The feverish inventiveness of Jasper Fforde’s latest novel is exhaustive — and at times exhausting. His imagined world is thoroughly packed with detail, but reading lines such as, 'He’s womad stock; Oldivician, I think. Part of his midwinter freezerthon,' can make you wilt ... Fforde’s comic touch — which includes unexpected references to everything from Showaddywaddy to Tunnock’s teacakes — just about balances out the geekery of this alternate reality, and the thriller side of the tale is addictively propulsive.
... Early Riser has all of the elements and sensibility that have earned Fforde a sizable and devoted following: wordplay, allusion, a playful exuberance and — of course — his signature method of World-Building via Copious and Suggestive Use of Capitalization, often in the service of creating Imaginary Socioeconomic Hierarchies and Related Governmental Agencies ... Fforde writes witty, chewy sentences, full of morsels, and delivers them deadpan ... There is a sense of wanting it all to add up to a bit more. To feel that the witticisms and allusions are not only clever but insightful ... It’s not so much that the book is less than the sum of its parts. It’s just that there are so many parts. Early Riser, while never underwritten, can be at times a bit underfelt, the verbal dexterity crowding out the room for emotion ... The flip side of the whimsicality, of skipping along, is wanting to slow down at times, to deepen our feelings about the characters ... But Fforde brings it around in the end. His relentless imagination and his affection for his characters are contagious and irresistible ... Early Riser may not be my favorite of his novels, but I laughed and had fun. As long as he keeps his literary party going, I’ll keep dropping in.
Readers familiar with Fforde’s gleefully pun-heavy world building will relish this stand-alone novel, confident that everything will work out in the end for the underdog. Give it to fans of John Scalzi and Genevieve Cogman’s Invisible Library series.
Jasper Fforde is in fine form in his 14th novel, stringing along this adventure with wry wit, a sometimes-bonkers plot and a joke that takes a hundred pages to sneakily find its punchline. If not for the absurdity of the tale, Early Riser could’ve easily been a mere allegory of the dangers of global warming and Big Pharma. But what matters most is the nature of humanity, as empathy saves the day, and our good guy has no reason to wonder just how good he is.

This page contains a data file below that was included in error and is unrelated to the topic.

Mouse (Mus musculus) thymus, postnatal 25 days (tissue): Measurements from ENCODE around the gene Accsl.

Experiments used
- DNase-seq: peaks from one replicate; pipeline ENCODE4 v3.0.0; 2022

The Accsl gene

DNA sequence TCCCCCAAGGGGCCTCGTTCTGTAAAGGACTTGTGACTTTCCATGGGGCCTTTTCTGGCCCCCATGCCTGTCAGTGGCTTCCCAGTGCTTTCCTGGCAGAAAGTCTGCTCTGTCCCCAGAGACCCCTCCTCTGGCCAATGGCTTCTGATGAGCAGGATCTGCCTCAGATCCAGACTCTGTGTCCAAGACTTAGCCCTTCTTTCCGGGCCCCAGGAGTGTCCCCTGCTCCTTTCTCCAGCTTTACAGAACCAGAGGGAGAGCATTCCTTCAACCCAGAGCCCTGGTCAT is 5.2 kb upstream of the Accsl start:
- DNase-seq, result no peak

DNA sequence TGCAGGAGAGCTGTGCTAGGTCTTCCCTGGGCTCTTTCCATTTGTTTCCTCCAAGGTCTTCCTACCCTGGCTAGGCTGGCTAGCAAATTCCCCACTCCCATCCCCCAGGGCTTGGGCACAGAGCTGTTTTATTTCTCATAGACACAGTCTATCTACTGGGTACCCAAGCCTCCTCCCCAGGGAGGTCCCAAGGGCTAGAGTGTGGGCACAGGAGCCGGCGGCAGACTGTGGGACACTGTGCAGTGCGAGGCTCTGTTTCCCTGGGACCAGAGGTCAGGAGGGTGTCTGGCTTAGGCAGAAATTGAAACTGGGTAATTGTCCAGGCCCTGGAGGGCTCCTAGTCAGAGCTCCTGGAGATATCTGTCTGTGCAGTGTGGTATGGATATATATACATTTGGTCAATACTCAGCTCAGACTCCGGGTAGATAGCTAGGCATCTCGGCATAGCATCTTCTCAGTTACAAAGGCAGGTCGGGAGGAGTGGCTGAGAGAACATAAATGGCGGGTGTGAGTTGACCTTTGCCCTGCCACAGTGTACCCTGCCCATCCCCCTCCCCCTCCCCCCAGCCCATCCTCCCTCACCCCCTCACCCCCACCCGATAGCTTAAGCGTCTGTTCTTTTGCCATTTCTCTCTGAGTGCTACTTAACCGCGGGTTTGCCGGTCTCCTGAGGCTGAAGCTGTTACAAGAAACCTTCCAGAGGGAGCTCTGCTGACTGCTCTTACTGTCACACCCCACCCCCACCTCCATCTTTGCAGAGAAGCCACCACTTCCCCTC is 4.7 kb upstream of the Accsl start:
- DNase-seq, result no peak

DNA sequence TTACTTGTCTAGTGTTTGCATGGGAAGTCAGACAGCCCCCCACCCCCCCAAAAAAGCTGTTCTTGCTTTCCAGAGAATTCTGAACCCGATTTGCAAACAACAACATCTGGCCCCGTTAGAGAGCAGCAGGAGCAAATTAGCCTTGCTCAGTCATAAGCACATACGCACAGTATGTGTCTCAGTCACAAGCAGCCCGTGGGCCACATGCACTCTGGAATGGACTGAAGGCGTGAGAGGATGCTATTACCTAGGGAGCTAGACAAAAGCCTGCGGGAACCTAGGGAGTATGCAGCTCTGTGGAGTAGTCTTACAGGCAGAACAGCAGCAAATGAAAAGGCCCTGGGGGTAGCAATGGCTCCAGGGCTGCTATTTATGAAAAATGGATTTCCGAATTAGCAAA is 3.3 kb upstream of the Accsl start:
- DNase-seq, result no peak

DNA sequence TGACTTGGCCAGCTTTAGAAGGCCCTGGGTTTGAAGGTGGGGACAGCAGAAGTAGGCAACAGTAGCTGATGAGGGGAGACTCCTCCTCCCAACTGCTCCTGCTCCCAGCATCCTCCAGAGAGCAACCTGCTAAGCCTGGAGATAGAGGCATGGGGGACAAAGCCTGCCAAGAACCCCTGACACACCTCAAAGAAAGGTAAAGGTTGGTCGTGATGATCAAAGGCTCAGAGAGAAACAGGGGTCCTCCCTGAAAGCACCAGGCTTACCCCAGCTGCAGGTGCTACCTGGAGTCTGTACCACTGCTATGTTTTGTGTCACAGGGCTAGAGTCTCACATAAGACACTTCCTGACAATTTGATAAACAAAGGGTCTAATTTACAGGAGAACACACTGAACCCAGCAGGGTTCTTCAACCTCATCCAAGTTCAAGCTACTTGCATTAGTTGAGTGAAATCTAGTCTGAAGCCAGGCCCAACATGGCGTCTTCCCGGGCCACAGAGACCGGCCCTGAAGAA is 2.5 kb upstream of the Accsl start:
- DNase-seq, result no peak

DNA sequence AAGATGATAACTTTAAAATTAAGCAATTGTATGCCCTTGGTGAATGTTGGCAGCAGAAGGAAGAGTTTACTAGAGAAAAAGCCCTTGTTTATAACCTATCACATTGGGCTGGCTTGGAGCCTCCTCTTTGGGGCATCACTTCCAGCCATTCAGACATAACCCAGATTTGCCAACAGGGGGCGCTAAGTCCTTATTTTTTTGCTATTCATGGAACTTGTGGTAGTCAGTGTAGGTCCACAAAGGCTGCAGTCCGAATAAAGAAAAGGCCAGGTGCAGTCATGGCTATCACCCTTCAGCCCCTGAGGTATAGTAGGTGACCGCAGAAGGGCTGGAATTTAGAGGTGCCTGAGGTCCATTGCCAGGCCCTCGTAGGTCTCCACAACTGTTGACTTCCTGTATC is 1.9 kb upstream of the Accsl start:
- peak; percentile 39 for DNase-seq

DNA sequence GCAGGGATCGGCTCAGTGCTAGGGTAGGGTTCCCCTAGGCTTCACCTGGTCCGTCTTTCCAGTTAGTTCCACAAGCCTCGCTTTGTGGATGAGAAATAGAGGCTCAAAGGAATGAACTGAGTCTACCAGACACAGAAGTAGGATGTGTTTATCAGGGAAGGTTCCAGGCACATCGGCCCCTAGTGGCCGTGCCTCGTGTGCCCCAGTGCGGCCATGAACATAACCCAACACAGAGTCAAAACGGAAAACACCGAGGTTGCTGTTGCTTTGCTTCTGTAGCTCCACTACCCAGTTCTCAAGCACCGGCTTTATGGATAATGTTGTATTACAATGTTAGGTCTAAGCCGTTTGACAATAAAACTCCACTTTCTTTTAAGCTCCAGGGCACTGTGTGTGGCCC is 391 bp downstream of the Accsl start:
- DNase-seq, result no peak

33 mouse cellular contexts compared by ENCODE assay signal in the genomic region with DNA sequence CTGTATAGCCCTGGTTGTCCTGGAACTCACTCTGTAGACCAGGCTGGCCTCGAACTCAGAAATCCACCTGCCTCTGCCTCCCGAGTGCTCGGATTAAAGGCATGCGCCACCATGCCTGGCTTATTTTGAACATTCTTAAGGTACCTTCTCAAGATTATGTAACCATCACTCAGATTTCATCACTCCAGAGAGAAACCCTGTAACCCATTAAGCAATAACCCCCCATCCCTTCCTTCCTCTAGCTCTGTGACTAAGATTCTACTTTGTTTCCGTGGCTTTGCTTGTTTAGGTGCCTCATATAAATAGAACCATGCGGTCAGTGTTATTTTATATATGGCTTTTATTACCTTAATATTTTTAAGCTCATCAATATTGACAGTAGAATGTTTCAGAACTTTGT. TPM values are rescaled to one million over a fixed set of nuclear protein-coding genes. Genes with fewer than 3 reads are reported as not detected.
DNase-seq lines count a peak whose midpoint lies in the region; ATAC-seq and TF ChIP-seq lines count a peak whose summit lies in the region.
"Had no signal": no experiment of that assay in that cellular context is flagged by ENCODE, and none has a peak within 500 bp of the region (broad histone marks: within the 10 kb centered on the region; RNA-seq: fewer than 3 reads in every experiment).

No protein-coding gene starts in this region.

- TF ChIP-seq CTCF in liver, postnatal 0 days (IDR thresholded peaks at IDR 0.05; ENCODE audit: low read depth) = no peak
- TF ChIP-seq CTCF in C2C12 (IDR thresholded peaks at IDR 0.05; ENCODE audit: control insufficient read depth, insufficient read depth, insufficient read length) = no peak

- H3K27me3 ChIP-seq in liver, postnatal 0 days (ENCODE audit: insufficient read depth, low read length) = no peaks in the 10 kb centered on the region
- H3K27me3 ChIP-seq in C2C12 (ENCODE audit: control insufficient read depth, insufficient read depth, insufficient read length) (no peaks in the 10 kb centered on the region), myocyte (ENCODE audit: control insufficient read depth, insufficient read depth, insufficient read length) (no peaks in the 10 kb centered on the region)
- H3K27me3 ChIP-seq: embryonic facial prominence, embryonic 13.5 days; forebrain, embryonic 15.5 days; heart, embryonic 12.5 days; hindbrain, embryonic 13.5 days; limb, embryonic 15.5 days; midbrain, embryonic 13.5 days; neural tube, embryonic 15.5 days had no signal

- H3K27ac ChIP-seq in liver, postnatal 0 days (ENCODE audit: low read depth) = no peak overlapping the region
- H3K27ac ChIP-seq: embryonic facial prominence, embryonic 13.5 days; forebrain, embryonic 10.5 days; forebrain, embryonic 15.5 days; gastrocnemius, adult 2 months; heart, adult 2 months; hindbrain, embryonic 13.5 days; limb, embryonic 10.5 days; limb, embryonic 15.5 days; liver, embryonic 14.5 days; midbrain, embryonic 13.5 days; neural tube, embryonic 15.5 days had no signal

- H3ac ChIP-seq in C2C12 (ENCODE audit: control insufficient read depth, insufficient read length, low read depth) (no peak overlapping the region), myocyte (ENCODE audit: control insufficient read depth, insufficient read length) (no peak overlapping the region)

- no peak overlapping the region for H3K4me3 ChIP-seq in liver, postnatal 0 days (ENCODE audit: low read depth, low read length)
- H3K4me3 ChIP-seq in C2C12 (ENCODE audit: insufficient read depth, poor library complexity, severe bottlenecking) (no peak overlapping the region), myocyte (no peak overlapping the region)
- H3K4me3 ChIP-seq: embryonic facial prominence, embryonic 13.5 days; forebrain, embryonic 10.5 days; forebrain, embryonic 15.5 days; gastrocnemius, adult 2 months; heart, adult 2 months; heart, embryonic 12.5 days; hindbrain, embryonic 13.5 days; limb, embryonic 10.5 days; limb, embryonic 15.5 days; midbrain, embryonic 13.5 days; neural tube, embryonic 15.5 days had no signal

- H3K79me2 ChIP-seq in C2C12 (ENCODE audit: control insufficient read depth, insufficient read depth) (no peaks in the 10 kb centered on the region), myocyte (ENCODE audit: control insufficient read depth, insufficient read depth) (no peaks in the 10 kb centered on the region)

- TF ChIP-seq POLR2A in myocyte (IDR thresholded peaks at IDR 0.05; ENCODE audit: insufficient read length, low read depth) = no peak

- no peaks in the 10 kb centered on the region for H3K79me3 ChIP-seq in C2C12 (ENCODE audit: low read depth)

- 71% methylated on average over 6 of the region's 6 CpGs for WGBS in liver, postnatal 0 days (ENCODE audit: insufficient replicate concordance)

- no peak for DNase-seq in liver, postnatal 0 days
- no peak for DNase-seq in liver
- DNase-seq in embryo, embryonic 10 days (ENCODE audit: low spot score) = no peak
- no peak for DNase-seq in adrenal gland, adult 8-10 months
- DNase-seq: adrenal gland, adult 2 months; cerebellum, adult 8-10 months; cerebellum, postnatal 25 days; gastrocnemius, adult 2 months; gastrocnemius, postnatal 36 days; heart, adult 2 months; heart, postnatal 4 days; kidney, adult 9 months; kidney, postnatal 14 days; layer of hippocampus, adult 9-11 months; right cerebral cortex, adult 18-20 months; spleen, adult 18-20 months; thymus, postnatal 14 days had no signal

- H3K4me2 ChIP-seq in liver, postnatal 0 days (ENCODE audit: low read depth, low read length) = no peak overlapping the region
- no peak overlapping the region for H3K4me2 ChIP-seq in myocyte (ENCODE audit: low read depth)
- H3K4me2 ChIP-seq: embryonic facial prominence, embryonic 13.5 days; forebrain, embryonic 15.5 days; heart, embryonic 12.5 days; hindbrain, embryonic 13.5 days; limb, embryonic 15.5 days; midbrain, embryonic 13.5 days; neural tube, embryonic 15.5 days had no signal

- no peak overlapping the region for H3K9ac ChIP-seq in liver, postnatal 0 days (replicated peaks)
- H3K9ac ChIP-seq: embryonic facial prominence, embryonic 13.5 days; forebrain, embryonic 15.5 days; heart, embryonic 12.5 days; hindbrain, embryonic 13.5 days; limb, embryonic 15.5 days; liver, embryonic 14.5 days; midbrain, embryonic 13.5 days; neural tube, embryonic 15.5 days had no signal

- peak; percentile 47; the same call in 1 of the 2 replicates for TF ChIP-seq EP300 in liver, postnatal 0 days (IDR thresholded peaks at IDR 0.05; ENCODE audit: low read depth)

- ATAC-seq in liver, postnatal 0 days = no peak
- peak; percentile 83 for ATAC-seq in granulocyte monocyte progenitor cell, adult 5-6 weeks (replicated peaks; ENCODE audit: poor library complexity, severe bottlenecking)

How to describe Jasper Fforde’s Early Riser... ? As an absurdist thriller? Fantasy or speculative fiction? Social satire? Love story? Worst travelogue about Wales ever? Answer: All of the above. It’s a shaggy, gleeful mashup of all that and more. Sometimes overcooked and frustrating, but never boring ... In Early Riser, you can expect more seriously goofy characters, blindingly inventive plots and deep pools of dubious puns, along with occasional serious points about the dangers of social engineering and capitalist greed ... Advice to readers: Don’t be daunted by the book’s initial blizzard of puzzling jargon, or by the (sometimes overburdened) plotlines. It’s worth it. Don’t skip the footnotes or you’ll miss some good jokes, like the reference to a drug called Kenorbarbydol.
Oft-amusing, but only occasionally likely to elicit laughs, and as imaginative as anything he’s ever written, if woefully overburdened by worldbuilding, Fforde’s long-awaited new novel is ultimately a bunch of fun, yet it fails to leave a lasting impression like the likes of Shades of Grey, say ... interesting in the end, and full of neat ideas that hold a far-from-flattering mirror to elements of our own existence, but so poorly paced and plot heavy that the remainder is the rub. Similarly, the setting is engrossing and almost criminally original, but Albion is a world built on the back of interminable info-dumps and masses of jargon. And all this hangs on a central character who might be witty and well-meaning, but proves so exasperatingly passive that even he might as well be asleep ... has a lot to say and, for the most part, says it in an interesting way. The message, in short, is sound—but the medium, in this particular instance? Maybe not so much.
However, in the end, Early Riser is a bit disjointed and confusing, though still often funny and insightful ... [The book] can feel a bit chaotic and hard to manage, even though it is so intriguing. Overall, this is a great tale, overburdened and maybe overwritten, but compelling enough to shine in some cool ways ... Dedicated and diligent readers will find much to savor in Early Riser.
Charlie’s journey through the especially isolated and dangerous area called Sector Twelve is so absorbing, and Fforde’s wit so sharp, the reveal that the narrative is also a commentary on capitalism comes across as a brilliant twist. Fforde writes in the acknowledgments that he hopes to return to a quicker publishing schedule, but this wonderful tale was well worth the wait ... Whip-smart, tremendous fun, and an utter delight from start to finish.